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I've a requirement that the Trigger should fire only when the Lead record is being entered through Slaesforce classic UI, Trigger should not be fire if the record is being entered by communities or from VF pages or through any other way. I am able to write a Trigger but it always fires.

trigger DupLead on Lead (before insert, before update) 
{
List<String> firstNameStr = new List<String>();
List<String> LastNameStr = new List<String>();
List<String> EmailStr = new List<String>(); 
// The for Loop is getting the new values which is being entered.
string uid = userinfo.getUserId(); 
 system.debug('ID of a user who invokes the Trigger' + uid);
//    ID userID = '0056E0000030XU6';
for(Integer index = 0, size = Trigger.new.size(); index < size; index++)
{

    firstNameStr.add( Trigger.new[index].FirstName.substring(0,1) + '%' );        
    LastNameStr.add( Trigger.new[index].LastName );                
    EmailStr.add( Trigger.new[index].Email );
    }    

List<contact>  dupCheck = new List<Contact>();     
dupCheck = [SELECT ID, FirstName from contact where  ( ( FirstName  like :FirstNameStr AND LastName = : LastNameStr ) AND  (   Email = :EmailStr  OR Alternative_Email__c = :EmailStr )  ) order by createdDate  asc ];    
system.debug('This is dupCheck Records  '+ dupCheck);
if( !dupCheck.isEmpty() )
{
    for(integer i = 0; i< dupcheck.size(); i++)
    {    
        Trigger.New[i].addError(Label.IBEN_Duplicate_Contact,False);    
    }     
}



  }
3
  • 1
    I dont believe Triggers are aware of the origin, imo, if the recor dis created via communities, you will need to do the validation client side using a custom component, same in your VF page
    – glls
    Aug 11, 2018 at 21:22
  • 1
    This seems like a bit of an X-Yish approach to duplicate management. Since triggers don't have an inherent UI context, you'll at least need to step back to define the requirements a little differently. Stepping back a little further to look at whether trigger-based duplicate management is the right approach at all might be more productive.
    – David Reed
    Aug 11, 2018 at 22:01
  • 1
    Adding to the above: perhaps your trigger could be set to fire based on the user's profile that performed the action. This will easily allow you to rule out community users. Aug 12, 2018 at 9:25

1 Answer 1

1

I see two problems here. One is with the approach, and one is with the code.

On the approach side, it's important to remember that triggers do not have an inherent UI context. A trigger may be fired by, for example, actions in a Platform Event trigger (context user Automated Process), an inbound web service (context user either the remote authenticated user or a Site guest user), a Process Builder or Flow (context user whoever started the automation, but no direct link to the UI), and so on. There's no meaningful way to determine whether a trigger is responding to actions undertaken in Classic, Lightning, a Visualforce page running in either experience, or a community.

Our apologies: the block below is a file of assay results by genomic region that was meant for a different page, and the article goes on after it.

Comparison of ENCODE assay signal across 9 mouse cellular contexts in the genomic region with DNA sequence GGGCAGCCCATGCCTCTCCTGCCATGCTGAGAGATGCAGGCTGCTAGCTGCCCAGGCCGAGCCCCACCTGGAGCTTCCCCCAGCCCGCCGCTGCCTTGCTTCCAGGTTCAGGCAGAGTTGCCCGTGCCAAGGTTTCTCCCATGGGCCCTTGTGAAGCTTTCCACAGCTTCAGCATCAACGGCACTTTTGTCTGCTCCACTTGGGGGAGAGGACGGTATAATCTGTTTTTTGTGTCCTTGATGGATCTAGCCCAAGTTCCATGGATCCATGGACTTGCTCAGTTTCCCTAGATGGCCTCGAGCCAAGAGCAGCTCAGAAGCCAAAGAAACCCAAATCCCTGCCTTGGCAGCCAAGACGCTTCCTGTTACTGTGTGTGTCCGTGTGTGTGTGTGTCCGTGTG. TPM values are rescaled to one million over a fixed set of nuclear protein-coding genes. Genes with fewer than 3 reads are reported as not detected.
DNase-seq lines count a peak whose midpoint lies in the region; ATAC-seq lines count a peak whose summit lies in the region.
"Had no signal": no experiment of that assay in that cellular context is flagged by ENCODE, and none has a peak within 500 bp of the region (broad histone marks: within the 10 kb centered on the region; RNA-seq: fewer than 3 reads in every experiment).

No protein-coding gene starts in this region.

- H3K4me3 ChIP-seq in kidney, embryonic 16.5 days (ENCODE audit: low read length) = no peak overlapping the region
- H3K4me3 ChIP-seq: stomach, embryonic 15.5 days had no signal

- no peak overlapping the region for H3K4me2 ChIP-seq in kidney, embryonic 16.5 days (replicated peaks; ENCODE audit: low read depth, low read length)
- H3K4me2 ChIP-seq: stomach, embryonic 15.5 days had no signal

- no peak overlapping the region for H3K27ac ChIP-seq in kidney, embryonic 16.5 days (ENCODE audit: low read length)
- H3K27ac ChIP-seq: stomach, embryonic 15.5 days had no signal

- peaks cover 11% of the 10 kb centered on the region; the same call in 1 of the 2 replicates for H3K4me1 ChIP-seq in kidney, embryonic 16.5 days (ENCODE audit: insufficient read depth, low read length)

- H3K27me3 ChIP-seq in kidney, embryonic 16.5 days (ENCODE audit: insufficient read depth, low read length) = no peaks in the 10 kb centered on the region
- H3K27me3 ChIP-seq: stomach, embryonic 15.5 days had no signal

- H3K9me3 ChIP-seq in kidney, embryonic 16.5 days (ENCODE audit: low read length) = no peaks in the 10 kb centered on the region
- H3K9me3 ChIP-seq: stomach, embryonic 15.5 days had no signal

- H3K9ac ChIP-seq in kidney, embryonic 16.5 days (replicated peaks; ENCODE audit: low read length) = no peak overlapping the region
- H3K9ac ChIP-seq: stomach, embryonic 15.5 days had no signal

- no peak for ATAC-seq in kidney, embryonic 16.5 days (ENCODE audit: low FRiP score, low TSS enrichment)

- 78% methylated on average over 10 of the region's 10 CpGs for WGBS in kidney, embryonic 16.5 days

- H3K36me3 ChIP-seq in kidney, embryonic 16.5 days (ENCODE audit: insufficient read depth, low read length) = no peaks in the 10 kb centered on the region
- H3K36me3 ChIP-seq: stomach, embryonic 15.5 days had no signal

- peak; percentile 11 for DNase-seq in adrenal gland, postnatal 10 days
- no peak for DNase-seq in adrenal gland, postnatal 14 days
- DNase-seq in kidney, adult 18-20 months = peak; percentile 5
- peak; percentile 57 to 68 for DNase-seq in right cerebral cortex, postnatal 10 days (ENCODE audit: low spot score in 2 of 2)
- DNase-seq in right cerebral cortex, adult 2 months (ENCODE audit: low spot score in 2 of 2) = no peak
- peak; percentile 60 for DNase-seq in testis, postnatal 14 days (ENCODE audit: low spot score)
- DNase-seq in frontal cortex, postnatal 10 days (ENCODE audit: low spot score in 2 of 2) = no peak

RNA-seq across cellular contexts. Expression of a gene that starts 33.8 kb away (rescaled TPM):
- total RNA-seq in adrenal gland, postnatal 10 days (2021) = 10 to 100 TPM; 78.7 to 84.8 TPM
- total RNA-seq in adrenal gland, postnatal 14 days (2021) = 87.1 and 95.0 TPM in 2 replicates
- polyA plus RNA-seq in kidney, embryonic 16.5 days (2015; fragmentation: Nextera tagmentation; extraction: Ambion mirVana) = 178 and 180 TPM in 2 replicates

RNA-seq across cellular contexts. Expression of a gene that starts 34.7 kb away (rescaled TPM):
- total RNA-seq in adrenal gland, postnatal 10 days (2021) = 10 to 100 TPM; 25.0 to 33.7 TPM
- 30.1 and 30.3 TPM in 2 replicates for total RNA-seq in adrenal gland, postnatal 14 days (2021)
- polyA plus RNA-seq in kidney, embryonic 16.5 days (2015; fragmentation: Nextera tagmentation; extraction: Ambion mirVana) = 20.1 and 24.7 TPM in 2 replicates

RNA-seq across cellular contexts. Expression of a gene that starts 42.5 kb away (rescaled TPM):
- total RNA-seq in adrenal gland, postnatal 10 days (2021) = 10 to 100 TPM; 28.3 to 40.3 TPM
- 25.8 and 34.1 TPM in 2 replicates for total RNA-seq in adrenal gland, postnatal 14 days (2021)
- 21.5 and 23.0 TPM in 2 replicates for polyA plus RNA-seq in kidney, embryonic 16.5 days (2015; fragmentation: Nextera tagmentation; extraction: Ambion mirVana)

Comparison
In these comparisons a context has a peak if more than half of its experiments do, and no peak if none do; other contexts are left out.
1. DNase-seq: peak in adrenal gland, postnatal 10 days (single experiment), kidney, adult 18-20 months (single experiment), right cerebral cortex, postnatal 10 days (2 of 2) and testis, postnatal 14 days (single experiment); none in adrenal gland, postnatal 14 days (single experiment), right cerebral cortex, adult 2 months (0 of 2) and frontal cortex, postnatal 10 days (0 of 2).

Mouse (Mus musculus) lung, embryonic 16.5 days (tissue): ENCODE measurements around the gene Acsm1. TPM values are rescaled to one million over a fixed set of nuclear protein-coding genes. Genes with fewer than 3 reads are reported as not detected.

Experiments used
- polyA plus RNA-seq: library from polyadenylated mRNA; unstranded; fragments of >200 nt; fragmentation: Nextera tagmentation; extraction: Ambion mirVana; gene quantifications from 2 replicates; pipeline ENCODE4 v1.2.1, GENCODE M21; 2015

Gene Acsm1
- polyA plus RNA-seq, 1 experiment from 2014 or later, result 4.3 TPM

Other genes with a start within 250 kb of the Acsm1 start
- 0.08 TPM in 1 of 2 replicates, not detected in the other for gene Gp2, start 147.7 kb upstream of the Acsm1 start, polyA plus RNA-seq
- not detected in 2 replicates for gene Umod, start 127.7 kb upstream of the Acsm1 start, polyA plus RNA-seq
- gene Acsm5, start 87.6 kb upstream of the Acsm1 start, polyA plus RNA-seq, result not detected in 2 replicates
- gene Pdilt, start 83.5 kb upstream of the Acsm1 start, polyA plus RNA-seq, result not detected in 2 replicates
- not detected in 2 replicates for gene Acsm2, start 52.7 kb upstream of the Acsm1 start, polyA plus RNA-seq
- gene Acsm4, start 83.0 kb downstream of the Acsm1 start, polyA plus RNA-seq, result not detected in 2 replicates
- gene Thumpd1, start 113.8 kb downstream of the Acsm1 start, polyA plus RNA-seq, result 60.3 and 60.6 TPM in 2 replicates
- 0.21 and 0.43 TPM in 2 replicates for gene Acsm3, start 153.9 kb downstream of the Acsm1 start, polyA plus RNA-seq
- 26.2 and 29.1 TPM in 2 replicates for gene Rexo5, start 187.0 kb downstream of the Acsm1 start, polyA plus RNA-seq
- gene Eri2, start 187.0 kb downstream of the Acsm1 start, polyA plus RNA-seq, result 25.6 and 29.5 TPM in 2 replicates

That said, as was suggested in a comment, you can inspect the running user's profile and role and use those values to make decisions about functionality.

There is another issue with this specific code, though: it doesn't work the way you think it's going to.

dupCheck = [SELECT ID, FirstName from contact where  ( ( FirstName  like :FirstNameStr AND LastName = : LastNameStr ) AND  (   Email = :EmailStr  OR Alternative_Email__c = :EmailStr )  ) order by createdDate  asc ];    

if( !dupCheck.isEmpty() )
{
    for(integer i = 0; i< dupcheck.size(); i++)
    {    
        Trigger.New[i].addError(Label.IBEN_Duplicate_Contact,False);    
    }     
}

There's several core issues with this algorithm.

  • Your query mixes and matches criteria, so it won't work the way you need it to. Suppose you get in two Contacts with the names "F. Anderson" and "Q. Jones" (ignore Email for a moment). Your query will return records with names like "Q. Anderson" as duplicates.
  • The fields FirstName, LastName, and presumably Alternative_Email__c are not indexed (unless you've worked with Salesforce to change that), making this query potentially quite expensive if you have any data volume in the Contact object.
  • You are assuming that your returned Contacts list has the same count as Trigger.new; you have no reason to do so.
  • You block the entire transaction with a duplicate error if any "duplicate" exists, which will produce confusing errors and make (for example) Database.insert(list, false) and Bulk API loads far less useful.

To make this work the way you're designing it, you will need to do a good deal of post-processing work on your query results (probably building up a match key in a Map<String, Contact> from your First/Last/Email fields) and then iterate over the Trigger context variables to determine which are and are not duplicates.

I would recommend stepping back and considering native duplicate rules and other non-trigger-based duplicate management solutions before going down this path.

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